Thoughts on TPF in mainland China

The benefits brought by TPF to parties who intend to initiate legal proceedings but are short on funds are obvious, particularly in light of the economic impact of the covid-19 pandemic over the past three years. TPF enables such parties to pursue their claims and provides access to justice. Therefore, there are incentives for parties to engage third-party funders for such proceedings and for third-party funders to prosper in mainland China. Denying the legality of TPF for litigation or arbitration directly, without specific consideration of the context of the funding agreement or the factual circumstances involved, may not be best practice.

Currently, the legal system is silent on TPF. Judicial practice extends support to TPF for arbitration, but such practice takes inconsistent positions with regard to TPF for litigation, which seems to make the prospects of TPF for litigation in mainland China uncertain. However, it should be noted that none of the above cases has been listed as a guiding case by the Supreme People’s Court, which serves as a guideline for future cases with similar backgrounds. Furthermore, we have not noticed any cases relating to a TPF agreement heard by the Supreme People’s Court itself. Therefore, it is not appropriate to conclude directly that the legality of TPF for litigation will always be denied in future cases.

If TPF for litigation or arbitration, or both, is permitted under Chinese law, to ensure that TPF operates safely under a secure regime, arbitration rules and the Arbitration Law may be amended accordingly:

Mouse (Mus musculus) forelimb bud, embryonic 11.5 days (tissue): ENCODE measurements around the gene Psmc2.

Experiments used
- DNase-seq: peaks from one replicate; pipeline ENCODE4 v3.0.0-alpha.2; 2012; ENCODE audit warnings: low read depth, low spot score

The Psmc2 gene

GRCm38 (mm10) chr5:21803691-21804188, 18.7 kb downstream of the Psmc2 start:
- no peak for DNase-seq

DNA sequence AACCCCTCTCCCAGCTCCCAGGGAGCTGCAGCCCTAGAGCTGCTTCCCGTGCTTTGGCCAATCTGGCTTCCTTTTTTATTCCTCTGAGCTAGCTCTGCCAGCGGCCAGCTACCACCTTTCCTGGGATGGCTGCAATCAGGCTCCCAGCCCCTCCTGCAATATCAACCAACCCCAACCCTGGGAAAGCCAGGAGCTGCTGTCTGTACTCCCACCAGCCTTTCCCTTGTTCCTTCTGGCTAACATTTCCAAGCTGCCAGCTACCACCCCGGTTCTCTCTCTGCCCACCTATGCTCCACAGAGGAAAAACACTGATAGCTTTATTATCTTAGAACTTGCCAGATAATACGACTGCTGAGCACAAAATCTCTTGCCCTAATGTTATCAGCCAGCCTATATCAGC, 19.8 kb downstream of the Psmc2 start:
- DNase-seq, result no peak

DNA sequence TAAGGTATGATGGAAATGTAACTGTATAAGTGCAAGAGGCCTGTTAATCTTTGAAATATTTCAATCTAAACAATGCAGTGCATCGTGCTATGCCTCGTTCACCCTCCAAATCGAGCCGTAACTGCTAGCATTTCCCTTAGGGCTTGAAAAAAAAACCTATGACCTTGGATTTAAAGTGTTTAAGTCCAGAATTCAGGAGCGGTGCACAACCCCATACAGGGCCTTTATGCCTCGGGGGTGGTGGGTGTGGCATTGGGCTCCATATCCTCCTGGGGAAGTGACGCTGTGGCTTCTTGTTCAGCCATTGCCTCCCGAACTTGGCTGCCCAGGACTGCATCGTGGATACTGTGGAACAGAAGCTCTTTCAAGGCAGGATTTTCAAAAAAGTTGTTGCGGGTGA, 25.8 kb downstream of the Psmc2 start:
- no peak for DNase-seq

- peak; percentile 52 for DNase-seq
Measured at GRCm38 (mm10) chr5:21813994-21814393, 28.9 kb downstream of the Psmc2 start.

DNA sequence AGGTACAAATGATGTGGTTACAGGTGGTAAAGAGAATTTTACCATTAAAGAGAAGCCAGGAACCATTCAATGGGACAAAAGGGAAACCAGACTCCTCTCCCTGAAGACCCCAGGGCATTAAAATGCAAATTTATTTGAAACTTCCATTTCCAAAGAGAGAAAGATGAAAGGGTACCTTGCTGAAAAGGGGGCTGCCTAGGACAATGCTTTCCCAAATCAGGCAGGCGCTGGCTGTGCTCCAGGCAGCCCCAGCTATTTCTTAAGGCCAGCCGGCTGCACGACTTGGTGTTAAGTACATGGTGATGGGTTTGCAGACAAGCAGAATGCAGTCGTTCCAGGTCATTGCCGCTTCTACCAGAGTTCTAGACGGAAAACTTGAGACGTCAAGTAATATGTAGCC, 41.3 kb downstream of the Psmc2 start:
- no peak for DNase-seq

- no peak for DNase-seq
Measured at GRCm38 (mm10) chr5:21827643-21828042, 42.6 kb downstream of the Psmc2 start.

• to incorporate provisions on TPF in relation to disclosure, confidentiality and other relevant aspects; and
  • to balance or eliminate the potential harm that TPF may bring to the order of litigation.


[1] Ruili Airlines Limited Company v Yunnan Jingcheng Group Limited and others, Jiangsu Province Wuxi Intermediate People’s Court, Case No. (2022) Su 02 Zhi Yi 14, Civil Order, 30 May 2022; and Ruili Airlines Limited Company v Yunnan Jingcheng Group Limited and others, Jiangsu Province Wuxi Intermediate People’s Court, Case No. (2022) Su 02 Zhi Yi 13, Civil Order, 30 May 2022.

[2] Article 38 of the CIETAC Arbitration Rules states that:

1. Hearings shall be held in camera. Where both parties request an open hearing, the arbitral tribunal shall make a decision.

2. For cases heard in camera, the parties and their representatives, the arbitrators, the witnesses, the interpreters, the experts consulted by the arbitral tribunal, the appraisers appointed by the arbitral tribunal and other relevant persons shall not disclose to any outsider any substantive or procedural matters relating to the case.

[3] Shanghai Xu Ding Capital Management Limited v Shanghai Weian Internet Technology Limited, Shanghai Jingan District People’s Court, Case No. (2020) Hu 0106 Min Chu 2583, Civil Judgment; and Shanghai Xu Ding Capital Management Limited v Shanghai Weian Internet Technology Limited, Shanghai Second Intermediate People’s Court, Case No. (2021) Hu 02 Min Zhong 10224, Civil Judgment.

[4] Winhc Information Technology Limited (Shanghai) v Changzhou Ainuo Textile Co, Ltd, Shanghai Songjiang District People’s Court, Case No. (2021) Hu 0117 Min Chu 12067, Civil Judgment, 22 October 2021.

[5] Dongrunjintai (Shenzhen) Investment Management Centre LP v Bangying Internet Technology (Beijing) Holdings Co, Ltd, Beijing Second Intermediate People’s Court, Case No. (2020) Jing 02 Min Zhong 807, Civil Judgment, 12 June 2020; Dongrunjintai (Shenzhen) Investment Management Centre LP v Bangying Internet Techonology (Beijing) Holdings Co, Ltd, Beijing Dongcheng District People’s Court, Case No. (2019) Jing 0101 Min Chu 5727, Civil Judgment, 10 November 2019.